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MARK AUSTIN THOMAS: The scandal involving the Department of Education and the $85 billion student loan industry continues to brew in Washington, D.C. At issue is whether college loan officers were given financial perks in exchange for steering students to a particular lender — and what the department did or didn't do about it.
The latest twist: Congress wants all e-mails related to the department's handling of the matter. Jeremy Hobson has more from Washington.
JEREMY HOBSON: Rep. George Miller, who chairs the House Education Committee, isn't at the point of calling for Education Secretary Margaret Spelling's resignation. But he says he's deeply concerned about the stewardship of the student loan program.
REP. GEORGE MILLER: My concern is that information was available, corrections could have been made. This has been very costly to students and their families — and I need to have that information before we can proceed.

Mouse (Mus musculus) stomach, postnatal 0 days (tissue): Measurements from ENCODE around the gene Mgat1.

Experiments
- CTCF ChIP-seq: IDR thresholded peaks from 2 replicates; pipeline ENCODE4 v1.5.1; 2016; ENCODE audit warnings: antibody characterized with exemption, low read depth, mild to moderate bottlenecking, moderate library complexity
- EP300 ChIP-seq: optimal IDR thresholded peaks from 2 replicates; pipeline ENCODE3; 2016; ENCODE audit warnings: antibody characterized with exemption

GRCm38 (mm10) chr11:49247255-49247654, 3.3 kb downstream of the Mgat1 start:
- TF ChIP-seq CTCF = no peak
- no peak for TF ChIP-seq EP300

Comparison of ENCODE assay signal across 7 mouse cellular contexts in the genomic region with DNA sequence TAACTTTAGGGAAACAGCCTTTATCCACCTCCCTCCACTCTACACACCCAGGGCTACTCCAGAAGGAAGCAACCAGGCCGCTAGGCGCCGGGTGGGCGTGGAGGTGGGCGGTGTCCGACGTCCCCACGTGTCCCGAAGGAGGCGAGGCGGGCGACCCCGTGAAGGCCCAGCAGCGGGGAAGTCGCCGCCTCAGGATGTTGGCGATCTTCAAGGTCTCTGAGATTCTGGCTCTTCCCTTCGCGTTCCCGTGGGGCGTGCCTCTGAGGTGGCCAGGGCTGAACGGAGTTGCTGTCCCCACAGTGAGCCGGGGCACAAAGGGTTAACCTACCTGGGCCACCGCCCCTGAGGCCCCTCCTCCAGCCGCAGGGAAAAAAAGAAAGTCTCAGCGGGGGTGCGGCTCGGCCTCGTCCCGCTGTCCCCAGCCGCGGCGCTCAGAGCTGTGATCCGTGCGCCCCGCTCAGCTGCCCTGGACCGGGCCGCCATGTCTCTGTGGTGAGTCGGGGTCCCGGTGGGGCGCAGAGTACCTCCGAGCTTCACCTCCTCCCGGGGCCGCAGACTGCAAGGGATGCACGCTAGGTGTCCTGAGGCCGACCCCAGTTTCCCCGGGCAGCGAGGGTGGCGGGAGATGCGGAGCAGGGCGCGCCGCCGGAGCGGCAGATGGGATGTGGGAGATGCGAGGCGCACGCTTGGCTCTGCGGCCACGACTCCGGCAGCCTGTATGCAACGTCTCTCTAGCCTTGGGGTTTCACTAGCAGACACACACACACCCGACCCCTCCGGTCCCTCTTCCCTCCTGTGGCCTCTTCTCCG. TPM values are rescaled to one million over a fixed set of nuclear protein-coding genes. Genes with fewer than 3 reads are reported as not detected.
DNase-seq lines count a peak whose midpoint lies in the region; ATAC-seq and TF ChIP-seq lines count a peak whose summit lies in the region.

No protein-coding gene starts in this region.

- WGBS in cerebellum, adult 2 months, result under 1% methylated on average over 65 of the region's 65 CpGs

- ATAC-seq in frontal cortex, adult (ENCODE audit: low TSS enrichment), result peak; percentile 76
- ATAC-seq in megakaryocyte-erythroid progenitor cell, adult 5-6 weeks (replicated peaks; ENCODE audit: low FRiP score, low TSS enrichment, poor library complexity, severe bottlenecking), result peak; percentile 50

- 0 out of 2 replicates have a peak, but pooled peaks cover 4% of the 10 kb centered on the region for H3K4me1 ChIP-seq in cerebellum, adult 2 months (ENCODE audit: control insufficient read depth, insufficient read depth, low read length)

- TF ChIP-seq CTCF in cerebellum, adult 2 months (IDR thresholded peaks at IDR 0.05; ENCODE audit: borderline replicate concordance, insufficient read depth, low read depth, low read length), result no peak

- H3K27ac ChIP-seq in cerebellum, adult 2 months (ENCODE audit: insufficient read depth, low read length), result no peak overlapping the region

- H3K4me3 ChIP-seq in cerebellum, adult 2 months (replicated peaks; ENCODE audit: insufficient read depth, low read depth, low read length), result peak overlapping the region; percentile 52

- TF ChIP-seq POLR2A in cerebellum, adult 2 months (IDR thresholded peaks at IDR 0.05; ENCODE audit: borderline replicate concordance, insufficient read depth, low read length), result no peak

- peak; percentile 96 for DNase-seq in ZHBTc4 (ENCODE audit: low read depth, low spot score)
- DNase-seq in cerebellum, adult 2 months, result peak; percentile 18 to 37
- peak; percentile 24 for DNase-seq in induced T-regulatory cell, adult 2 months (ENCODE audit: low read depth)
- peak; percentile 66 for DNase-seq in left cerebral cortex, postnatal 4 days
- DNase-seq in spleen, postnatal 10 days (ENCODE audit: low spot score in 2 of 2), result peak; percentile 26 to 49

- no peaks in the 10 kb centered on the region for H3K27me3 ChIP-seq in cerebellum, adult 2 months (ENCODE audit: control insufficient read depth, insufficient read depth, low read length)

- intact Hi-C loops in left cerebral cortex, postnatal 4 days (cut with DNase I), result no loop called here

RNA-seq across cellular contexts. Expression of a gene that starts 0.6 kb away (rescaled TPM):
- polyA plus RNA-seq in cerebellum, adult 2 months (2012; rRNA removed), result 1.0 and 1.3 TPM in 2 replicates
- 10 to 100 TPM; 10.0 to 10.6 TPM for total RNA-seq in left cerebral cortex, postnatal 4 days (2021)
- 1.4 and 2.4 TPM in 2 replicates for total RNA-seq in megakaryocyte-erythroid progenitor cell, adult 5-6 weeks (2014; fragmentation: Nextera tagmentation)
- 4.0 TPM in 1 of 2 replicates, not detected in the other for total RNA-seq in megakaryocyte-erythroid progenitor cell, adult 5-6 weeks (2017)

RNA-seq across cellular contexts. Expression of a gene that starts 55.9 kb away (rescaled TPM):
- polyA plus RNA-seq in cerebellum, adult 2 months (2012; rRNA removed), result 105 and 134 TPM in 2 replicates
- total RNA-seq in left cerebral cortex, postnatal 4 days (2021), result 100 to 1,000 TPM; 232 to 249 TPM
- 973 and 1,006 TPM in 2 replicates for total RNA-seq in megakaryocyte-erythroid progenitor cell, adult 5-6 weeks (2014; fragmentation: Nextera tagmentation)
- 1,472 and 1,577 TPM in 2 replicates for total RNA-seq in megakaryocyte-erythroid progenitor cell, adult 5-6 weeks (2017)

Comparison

This comes on the heels of a Washington Post report that says in 2001, the Bush administration scrapped a Clinton administration plan that would have tried to deal with conflicts of interest between lenders and college officials.
But all of this points to a bigger issue, says Patrick Callan of the National Center for Public Policy and Higher Education.
PATRICK CALLAN: You wouldn't have this level of abuse if there wasn't this level of borrowing. And you wouldn't have this level of borrowing if you didn't have the cost of going to college having escalated so fast in the past couple of decades.
As for Secretary Spellings, she'll have her say next week, when she testifies before Congress.
In Washington, I'm Jeremy Hobson for Marketplace.